User currently offlineN328KF From United States of America, joined May 2004, 6491 posts, RR: 3
Reply 4, posted (7 years 11 months 1 week 5 days 3 hours ago) and read 4509 times:

Quoting Filton (Reply 3):
You can also set the A400M down in a lot of places you couldn't put a C-17.

Right, though the A400M is still pretty much tactical (despite protestations from EADS) and the C-17 is definitely considered a strategic bird. And the C-17 can lift an M1 (or things of that caliber), far beyond what an A400M can do.



When they call the roll in the Senate, the Senators do not know whether to answer 'Present' or 'Not guilty.' T.Roosevelt
User currently offlineSAS A340 From Sweden, joined Jul 2000, 782 posts, RR: 0
Reply 5, posted (7 years 11 months 1 week 5 days 1 hour ago) and read 4464 times:

Quoting Filton (Reply 3):
Nearly twice the payload of a C-130J and half that of the C-17. A fair bit faster than the Herc, not much slower than the C-17 - not bad from a turboprop. You can also set the A400M down in a lot of places you couldn't put a C-17.

Not so bad for a turboprop indeed,Thank,s  Smile



It's not what u do,it's how u do it!
User currently offlineTheSonntag From Germany, joined Jun 2005, 3684 posts, RR: 29
Reply 6, posted (7 years 11 months 1 week 4 days 21 hours ago) and read 4411 times:

Quoting SAS A340 (Reply 2):
Is A400 a thing between C-130 and C-17?

As answered before, correct

Quoting SAS A340 (Reply 2):
If you realy need a C-17,could you realy replace it with a A400?

If you need to get a MBT like a Leopard 2 or M1 into the battlefield, no.

I think C-17s and A400M complement each other perfectly. I think the US should buy some A400Ms, and Europe should buy more C-17s. Placing some C-17s under NATO command, like it is done with the AWACS, would be a great thing if you ask me.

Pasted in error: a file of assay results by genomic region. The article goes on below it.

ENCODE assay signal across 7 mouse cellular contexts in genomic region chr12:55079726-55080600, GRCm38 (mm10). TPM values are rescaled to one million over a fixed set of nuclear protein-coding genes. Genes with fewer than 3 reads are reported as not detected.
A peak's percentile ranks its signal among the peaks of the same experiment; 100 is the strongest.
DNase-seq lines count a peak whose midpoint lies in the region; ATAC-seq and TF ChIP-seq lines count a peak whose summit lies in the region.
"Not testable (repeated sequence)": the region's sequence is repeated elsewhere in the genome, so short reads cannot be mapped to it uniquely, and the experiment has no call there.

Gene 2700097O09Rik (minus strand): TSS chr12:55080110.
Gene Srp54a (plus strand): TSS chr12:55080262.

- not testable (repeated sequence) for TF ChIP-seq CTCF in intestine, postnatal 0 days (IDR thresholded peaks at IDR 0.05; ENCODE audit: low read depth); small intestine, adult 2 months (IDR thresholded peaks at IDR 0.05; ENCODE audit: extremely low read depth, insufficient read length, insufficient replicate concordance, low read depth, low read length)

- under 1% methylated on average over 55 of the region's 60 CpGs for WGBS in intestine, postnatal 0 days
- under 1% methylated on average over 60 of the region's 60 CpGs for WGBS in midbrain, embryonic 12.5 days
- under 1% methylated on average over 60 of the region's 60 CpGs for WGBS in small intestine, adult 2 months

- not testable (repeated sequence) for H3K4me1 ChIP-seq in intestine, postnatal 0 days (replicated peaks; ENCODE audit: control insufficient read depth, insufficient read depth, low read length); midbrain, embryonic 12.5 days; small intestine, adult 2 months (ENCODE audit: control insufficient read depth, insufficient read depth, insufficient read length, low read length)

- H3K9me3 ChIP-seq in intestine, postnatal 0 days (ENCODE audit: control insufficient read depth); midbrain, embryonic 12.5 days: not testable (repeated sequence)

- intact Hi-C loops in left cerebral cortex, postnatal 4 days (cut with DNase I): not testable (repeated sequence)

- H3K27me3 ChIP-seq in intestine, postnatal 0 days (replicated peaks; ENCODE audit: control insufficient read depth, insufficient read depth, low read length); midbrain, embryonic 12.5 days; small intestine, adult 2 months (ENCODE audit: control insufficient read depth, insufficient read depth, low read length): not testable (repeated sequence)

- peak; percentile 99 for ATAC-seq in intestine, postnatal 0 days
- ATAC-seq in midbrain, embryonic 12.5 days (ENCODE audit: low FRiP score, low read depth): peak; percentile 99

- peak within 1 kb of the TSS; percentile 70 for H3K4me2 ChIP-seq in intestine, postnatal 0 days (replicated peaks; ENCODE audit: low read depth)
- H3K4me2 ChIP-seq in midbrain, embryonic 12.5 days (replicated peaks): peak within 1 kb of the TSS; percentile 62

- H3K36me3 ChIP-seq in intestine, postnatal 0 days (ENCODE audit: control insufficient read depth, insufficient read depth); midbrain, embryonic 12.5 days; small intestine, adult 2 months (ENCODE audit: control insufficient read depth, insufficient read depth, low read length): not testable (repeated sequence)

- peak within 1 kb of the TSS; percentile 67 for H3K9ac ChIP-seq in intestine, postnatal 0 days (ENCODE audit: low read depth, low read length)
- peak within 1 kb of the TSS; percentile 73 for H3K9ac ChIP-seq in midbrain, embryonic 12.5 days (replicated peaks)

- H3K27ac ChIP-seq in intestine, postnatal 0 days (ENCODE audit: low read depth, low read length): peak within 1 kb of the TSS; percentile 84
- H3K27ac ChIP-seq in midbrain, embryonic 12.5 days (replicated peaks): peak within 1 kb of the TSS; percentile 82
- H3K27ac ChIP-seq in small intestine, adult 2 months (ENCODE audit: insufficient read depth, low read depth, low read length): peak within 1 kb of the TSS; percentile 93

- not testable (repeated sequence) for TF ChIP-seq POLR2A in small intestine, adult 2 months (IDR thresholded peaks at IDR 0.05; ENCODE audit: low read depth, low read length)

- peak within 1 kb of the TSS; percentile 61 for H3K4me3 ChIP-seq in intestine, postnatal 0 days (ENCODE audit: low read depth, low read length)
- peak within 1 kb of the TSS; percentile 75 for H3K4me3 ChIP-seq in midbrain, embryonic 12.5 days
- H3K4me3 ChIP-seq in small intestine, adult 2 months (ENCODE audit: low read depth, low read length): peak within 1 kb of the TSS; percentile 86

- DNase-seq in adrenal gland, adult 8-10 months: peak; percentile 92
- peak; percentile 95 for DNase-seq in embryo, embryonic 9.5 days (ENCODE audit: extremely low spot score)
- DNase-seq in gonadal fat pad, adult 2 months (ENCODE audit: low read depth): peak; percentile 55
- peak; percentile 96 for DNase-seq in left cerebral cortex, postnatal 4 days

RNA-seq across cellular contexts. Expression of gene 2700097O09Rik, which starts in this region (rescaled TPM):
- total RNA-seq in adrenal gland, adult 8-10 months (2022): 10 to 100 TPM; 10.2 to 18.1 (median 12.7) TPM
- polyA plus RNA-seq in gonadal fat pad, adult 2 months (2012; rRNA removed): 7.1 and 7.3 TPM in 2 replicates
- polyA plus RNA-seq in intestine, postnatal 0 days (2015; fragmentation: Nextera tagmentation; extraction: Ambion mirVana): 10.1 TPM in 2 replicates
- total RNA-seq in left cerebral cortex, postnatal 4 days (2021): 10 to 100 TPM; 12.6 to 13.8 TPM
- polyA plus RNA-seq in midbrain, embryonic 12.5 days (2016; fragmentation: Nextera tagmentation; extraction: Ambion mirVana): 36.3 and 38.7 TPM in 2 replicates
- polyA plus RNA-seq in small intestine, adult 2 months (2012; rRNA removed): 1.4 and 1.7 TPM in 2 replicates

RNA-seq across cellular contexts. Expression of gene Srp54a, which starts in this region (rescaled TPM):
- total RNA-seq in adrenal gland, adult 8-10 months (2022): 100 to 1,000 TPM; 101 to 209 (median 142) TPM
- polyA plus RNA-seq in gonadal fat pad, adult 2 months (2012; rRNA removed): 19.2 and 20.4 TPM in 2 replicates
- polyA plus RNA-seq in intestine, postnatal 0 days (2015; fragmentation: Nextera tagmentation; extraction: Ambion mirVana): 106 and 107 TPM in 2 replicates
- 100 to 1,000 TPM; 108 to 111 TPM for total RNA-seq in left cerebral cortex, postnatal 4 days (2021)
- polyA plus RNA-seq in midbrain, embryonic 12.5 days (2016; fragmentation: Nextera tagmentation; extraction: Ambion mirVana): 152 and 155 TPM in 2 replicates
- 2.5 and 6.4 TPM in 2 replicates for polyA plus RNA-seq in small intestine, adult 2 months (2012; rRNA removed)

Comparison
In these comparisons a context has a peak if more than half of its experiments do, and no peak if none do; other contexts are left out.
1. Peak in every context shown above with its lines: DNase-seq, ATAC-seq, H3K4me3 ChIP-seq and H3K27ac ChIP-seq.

User currently offlineLumberton From United States of America, joined Jul 2005, 4708 posts, RR: 20
Reply 7, posted (7 years 11 months 1 week 4 days 21 hours ago) and read 4400 times:

Quoting TheSonntag (Reply 6):
I think C-17s and A400M complement each other perfectly. I think the US should buy some A400Ms, and Europe should buy more C-17s. Placing some C-17s under NATO command, like it is done with the AWACS, would be a great thing if you ask me.

Not a bad idea at all. With the FCA being procured in significant numbers, the USAF could use a larger tactical airlifter that would fill the gap between the FCA/C-130 and the C-17/C-5. However, with the WTO case heating up, given the reality of the politics involved is that, in my very humble opinion, no EADS aircraft--including the tanker--will be procured until this thing is settled.
Edit: Yes, I'm fully aware that EADS won the UH-72 competition. With the democrats in control of the Congress, the price of poker just went up--a lot!

[Edited 2006-12-21 01:30:04]


"When all is said and done, more will be said than done".
User currently offlineCancidas From Poland, joined Jul 2003, 4112 posts, RR: 11
Reply 8, posted (7 years 11 months 1 week 4 days 17 hours ago) and read 4359 times:

payload aside, the range simply sucks. it would have to be staged in-theater to get the most use out of it as a tactical xport. then again, with air-to-air refueling you can fly anywhere.